Senators go with Trump's latest proposal for a 2.6% civilian pay raise for 2020 but no locality increase, while the House has approved an average 3.1% raise.
A Senate panel on Tuesday advanced a fiscal 2020 spending bill that would, among other things, block the Trump administration from implementing its plan to merge the Office of Personnel Management with the General Services Administration, a development that could mark the end of the fight over the future of the federal government’s HR agency.
The Senate Appropriations Subcommittee for Financial Services and General Government sent its fiscal 2020 appropriations package to the full committee, totaling $24.2 billion across 27 agencies and representing a $773 million increase over fiscal 2019 spending.
According a bill summary provided by committee Democrats, the legislation “rejects” the Trump administration’s controversial plan to send most of OPM’s functions to GSA and vest its rulemaking authority in a non-Senate confirmed position within the White House. The plan, mentioned as part of the president’s management agenda in 2018 but not formally proposed to Congress until earlier this year, was met with skepticism by lawmakers in both parties.
Instead, the appropriations bill would fund OPM in fiscal 2020 to the tune of $339.3 million, an increase of $43 million over fiscal 2019 spending and well more than the estimated $23.3 million budget shortfall the agency would face next year due to the transition of background check activities to the Defense Department. Those figures match provisions passed by the House in June.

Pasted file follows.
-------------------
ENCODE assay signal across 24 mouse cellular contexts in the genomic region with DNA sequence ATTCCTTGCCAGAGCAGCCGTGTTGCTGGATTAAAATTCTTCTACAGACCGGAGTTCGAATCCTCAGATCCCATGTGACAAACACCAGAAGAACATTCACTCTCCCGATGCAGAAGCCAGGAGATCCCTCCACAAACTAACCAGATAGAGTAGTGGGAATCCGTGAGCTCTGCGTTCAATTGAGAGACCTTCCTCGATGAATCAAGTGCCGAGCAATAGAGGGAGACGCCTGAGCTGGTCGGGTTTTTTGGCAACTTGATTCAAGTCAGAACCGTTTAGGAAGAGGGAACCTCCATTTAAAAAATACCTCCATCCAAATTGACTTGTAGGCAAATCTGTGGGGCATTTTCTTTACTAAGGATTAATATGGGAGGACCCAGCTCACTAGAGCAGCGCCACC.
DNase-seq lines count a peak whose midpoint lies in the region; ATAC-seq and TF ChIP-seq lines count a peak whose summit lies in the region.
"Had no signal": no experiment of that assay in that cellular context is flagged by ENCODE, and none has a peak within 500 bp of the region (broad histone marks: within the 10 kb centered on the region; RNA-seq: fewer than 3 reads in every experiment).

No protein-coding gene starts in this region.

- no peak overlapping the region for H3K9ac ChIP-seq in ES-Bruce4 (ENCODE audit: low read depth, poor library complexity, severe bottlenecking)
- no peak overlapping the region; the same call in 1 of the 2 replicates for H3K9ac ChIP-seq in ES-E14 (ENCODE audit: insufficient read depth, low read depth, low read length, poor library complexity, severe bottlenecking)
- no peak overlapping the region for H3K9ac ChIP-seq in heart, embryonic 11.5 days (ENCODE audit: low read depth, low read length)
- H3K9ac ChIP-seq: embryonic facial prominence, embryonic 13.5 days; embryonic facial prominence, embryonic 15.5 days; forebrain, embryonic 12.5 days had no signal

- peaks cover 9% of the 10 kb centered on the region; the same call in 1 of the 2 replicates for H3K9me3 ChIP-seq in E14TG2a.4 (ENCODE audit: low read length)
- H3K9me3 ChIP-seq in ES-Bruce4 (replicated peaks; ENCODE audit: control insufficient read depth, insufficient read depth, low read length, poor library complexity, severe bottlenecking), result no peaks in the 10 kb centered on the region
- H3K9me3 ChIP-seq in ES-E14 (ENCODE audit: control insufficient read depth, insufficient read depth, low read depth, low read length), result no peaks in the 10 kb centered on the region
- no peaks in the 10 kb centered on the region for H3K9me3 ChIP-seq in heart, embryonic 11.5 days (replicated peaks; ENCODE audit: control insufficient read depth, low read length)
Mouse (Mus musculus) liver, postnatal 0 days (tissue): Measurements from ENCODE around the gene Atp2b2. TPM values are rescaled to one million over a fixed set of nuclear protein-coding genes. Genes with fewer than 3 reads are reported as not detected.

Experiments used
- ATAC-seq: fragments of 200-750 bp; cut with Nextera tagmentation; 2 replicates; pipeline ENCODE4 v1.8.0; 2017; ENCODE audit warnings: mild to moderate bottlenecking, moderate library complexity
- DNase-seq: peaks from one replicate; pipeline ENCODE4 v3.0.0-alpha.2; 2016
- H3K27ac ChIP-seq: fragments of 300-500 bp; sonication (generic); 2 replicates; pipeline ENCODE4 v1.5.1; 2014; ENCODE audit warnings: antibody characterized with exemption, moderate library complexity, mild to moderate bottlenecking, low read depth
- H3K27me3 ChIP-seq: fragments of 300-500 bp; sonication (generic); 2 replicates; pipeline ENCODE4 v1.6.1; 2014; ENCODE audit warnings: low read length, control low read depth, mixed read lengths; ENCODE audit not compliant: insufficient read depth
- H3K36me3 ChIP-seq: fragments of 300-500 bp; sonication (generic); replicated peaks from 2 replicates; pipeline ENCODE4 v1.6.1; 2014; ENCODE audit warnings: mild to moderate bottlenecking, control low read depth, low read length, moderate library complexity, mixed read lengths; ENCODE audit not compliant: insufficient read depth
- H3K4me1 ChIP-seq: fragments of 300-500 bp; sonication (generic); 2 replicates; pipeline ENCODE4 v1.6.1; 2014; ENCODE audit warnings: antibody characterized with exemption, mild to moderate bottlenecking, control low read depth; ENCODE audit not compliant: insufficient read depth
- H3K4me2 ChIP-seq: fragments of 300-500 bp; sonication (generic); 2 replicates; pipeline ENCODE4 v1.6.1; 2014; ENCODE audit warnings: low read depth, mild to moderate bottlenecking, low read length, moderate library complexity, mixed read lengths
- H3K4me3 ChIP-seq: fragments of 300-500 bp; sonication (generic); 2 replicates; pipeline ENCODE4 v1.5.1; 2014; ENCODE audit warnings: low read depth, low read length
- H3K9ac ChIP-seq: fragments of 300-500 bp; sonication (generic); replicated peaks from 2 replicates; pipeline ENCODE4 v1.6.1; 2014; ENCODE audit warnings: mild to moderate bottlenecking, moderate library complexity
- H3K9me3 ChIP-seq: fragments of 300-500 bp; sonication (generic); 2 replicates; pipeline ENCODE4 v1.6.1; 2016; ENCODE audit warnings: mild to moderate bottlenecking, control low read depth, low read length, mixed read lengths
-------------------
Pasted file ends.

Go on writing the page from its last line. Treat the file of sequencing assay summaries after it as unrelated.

The Senate version of the bill has no provision regarding federal civilian employee compensation, effectively endorsing President Trump’s alternative pay plan that would provide a 2.6% across-the-board raise to federal workers, but no increase in locality pay. In contrast, the House approved an average 3.1% raise for civilian feds, which includes an additional average 0.5% increase to locality pay on top of the 2.6% raise proposed by the president.
The White House declined to comment on the bill’s OPM provisions. The full Senate Appropriations Committee is slated to consider the legislation Thursday.